Long term conditions early intervention programme

‘Harnessing information, analytics and technology to support Proactive and Preventative care delivery within NHS Heywood, Middleton and Rochdale’

Who is involved?

The collaboration between NHS Heywood Middleton and Rochdale (HMR) CCG, MSD and Verily Life Sciences brings together world class clinical, scientific, and analytical capability together with innovative technology to address healthcare challenges. The collaboration will include developing solutions that will combine data analytics with tele-health, tele-care and tele-treatment to target more effective management of Long Term Conditions (LTCs).

Patient population size

The initial phase of our Test Bed programme will focus on citizens considered at moderate and high risk of developing or with with LTCs, within HMR CCG. This will then be rolled out to a minimum of 5 Greater Manchester CCGs within 2 years covering a population of 1 million people.


Approximately 15 million people in England are living with long-term conditions (LTCs) such as cardiovascular disease, coronary obstructive pulmonary disorder (COPD) (some lung diseases) and asthma.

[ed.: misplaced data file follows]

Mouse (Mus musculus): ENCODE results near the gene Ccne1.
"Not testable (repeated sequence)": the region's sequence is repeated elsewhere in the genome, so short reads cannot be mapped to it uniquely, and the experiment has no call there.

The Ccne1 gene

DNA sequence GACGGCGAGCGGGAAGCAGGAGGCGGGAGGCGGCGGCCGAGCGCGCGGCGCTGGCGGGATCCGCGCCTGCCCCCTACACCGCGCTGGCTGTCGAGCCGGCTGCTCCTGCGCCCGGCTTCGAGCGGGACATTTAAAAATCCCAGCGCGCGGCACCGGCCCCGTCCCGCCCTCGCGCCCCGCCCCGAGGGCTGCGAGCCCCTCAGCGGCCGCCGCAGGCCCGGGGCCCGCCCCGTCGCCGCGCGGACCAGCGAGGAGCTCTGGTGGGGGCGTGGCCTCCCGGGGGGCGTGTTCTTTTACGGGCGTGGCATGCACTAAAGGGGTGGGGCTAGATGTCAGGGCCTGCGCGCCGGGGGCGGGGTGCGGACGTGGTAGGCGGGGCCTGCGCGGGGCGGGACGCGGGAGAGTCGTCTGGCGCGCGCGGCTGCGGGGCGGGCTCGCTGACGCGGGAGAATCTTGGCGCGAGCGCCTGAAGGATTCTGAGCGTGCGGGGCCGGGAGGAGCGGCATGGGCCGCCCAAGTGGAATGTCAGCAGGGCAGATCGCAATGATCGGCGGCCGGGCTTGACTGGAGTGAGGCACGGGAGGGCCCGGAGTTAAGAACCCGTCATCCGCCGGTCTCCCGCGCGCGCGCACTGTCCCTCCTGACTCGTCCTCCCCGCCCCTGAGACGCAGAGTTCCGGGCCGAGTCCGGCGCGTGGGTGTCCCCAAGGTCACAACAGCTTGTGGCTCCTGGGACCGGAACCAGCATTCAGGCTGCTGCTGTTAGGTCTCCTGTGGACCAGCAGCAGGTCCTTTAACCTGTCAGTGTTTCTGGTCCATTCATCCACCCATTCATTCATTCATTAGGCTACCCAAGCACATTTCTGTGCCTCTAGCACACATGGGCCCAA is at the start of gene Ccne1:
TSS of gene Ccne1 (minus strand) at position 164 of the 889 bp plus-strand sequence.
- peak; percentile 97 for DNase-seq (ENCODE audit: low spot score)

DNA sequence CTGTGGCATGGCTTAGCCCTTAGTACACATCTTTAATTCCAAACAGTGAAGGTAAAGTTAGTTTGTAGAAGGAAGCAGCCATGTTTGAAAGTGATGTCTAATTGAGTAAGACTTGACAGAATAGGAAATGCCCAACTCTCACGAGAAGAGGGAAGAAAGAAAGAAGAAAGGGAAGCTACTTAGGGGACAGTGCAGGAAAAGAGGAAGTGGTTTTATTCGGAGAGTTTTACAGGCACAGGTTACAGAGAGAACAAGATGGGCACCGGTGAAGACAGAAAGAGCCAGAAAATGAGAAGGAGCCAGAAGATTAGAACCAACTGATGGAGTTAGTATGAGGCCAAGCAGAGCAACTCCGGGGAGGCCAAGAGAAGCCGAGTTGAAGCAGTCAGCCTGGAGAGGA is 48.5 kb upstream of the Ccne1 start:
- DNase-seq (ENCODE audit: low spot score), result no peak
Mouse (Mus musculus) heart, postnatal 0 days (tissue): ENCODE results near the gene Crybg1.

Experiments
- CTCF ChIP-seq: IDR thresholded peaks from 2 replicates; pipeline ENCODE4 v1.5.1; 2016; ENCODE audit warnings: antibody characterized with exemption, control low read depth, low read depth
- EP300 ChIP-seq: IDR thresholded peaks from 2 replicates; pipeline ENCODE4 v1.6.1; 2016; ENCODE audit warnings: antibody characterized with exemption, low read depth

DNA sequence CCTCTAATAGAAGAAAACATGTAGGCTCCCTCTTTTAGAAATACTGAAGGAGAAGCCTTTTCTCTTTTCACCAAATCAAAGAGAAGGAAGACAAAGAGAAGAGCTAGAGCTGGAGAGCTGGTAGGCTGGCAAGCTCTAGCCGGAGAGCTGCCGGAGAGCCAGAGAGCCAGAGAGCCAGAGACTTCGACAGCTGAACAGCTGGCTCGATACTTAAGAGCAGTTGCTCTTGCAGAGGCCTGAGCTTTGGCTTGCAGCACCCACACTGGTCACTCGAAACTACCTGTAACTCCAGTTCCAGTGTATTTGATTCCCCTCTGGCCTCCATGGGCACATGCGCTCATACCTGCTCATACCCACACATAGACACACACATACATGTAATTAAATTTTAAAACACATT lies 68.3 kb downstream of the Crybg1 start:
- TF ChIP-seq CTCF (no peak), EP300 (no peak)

LTCs are one of the main drivers of cost and activity in the NHS and now account for about 50% of all GP appointments, 64% of all outpatient appointments and over 70% of inpatient bed days1.

Identifying a significantly ‘at risk’ individual just one year earlier than at present can radically reduce their chances of developing future ill health.

The HMR CCG, MSD, a trade name of Merck & Co., Inc., with headquarters in Kenilworth, NJ, USA, and Verily Life Sciences Test Bed programme seeks to help combat this problem with the development of a tool combining data analytics with a telehealth service for managing patients at risk of developing LTCs and designed to help medical professionals better predict who may be at risk.

We believe that by understanding how a patient’s environment, access and engagement with healthcare and the weather impacts on health and wellbeing, doctors can more proactively detect, prevent and treat those at risk leading to better patient outcomes and quality of life.

This could be calling someone in for a check-up. Or a patient could be encouraged to adopt remote monitoring technology such as a heart rate monitor and become more engaged in managing their LTCs such as coronary obstructive pulmonary disease or heart failure.

A small number of patients will also be provided with remote monitoring technologies such as blood pressure monitors which will be monitored by a team of nurses who will be able to see when a patient is at risk of deterioration earlier.

In the long term, it should change the way in which General Practice manage their population, enabling HCPs be more proactive and targeted in the care they deliver.